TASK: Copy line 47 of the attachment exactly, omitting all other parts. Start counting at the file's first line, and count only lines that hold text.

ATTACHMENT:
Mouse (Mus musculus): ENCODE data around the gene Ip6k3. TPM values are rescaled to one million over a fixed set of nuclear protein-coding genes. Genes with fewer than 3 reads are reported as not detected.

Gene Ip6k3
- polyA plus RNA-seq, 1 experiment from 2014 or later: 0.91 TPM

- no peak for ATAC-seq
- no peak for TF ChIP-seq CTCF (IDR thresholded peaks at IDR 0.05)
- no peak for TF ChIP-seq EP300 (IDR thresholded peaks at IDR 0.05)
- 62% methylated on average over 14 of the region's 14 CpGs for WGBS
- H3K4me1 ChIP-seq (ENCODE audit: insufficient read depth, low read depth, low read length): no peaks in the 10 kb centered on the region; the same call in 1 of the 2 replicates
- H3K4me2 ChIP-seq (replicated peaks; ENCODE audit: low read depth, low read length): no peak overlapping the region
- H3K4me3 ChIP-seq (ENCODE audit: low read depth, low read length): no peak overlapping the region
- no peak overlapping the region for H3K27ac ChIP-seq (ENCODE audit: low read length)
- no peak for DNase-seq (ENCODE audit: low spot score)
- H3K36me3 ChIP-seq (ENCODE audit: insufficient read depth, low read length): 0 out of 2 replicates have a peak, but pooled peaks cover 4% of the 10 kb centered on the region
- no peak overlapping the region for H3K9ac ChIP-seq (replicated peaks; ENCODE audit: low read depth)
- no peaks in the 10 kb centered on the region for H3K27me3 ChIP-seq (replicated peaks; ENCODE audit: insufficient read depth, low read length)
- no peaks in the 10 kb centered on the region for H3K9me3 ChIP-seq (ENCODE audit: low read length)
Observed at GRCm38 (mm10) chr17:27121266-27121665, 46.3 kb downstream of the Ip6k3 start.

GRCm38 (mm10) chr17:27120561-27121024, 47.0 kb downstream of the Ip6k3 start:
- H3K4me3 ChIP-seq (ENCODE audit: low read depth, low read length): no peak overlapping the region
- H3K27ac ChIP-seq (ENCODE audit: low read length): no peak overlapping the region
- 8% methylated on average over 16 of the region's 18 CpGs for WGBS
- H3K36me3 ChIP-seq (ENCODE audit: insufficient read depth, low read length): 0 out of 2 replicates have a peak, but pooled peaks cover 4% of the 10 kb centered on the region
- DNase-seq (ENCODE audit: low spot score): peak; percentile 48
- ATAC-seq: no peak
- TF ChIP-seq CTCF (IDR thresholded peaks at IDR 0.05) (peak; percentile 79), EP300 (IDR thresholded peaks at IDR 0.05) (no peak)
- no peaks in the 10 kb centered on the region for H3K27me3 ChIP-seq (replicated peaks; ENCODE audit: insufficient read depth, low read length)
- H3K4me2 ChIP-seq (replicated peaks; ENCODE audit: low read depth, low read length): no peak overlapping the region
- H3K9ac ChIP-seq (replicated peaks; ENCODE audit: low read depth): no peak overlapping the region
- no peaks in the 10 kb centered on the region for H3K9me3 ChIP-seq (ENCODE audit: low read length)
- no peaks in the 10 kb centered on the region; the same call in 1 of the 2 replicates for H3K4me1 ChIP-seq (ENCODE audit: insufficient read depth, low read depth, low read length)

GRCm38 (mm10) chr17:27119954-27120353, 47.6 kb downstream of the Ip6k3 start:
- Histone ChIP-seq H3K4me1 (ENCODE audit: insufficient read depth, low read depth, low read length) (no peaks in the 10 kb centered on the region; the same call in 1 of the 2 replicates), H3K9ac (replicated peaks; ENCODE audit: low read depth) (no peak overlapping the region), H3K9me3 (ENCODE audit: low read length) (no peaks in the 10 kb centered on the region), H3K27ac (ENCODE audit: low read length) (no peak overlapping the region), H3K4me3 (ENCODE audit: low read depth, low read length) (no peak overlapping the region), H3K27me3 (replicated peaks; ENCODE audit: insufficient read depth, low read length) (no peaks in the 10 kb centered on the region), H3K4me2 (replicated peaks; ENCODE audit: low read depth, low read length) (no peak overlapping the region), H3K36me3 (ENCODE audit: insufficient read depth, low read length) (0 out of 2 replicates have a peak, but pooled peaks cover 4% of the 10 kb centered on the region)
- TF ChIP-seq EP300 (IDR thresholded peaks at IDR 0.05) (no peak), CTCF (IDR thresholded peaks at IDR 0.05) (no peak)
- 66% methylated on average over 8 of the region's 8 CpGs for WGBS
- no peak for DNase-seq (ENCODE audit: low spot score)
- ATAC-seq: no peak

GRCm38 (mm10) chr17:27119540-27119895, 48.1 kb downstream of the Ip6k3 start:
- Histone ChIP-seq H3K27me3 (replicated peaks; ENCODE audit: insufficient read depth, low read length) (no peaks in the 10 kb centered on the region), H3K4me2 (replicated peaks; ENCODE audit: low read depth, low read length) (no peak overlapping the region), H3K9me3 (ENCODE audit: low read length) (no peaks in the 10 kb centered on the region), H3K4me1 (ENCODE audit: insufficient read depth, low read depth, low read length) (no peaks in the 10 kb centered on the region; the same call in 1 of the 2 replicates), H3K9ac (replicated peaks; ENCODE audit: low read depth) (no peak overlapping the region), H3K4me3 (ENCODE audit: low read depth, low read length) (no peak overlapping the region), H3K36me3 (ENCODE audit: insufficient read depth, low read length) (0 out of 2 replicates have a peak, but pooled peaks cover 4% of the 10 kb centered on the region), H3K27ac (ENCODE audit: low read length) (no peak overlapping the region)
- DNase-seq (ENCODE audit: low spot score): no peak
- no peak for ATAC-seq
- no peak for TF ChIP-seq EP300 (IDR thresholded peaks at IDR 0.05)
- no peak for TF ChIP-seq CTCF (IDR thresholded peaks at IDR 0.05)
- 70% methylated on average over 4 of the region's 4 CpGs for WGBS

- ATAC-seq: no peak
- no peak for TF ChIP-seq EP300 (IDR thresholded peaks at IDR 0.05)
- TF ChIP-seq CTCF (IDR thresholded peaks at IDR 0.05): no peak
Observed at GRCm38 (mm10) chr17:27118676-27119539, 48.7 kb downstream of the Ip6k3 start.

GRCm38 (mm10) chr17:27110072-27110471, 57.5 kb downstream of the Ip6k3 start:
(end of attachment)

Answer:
Observed at GRCm38 (mm10) chr17:27118676-27119539, 48.7 kb downstream of the Ip6k3 start.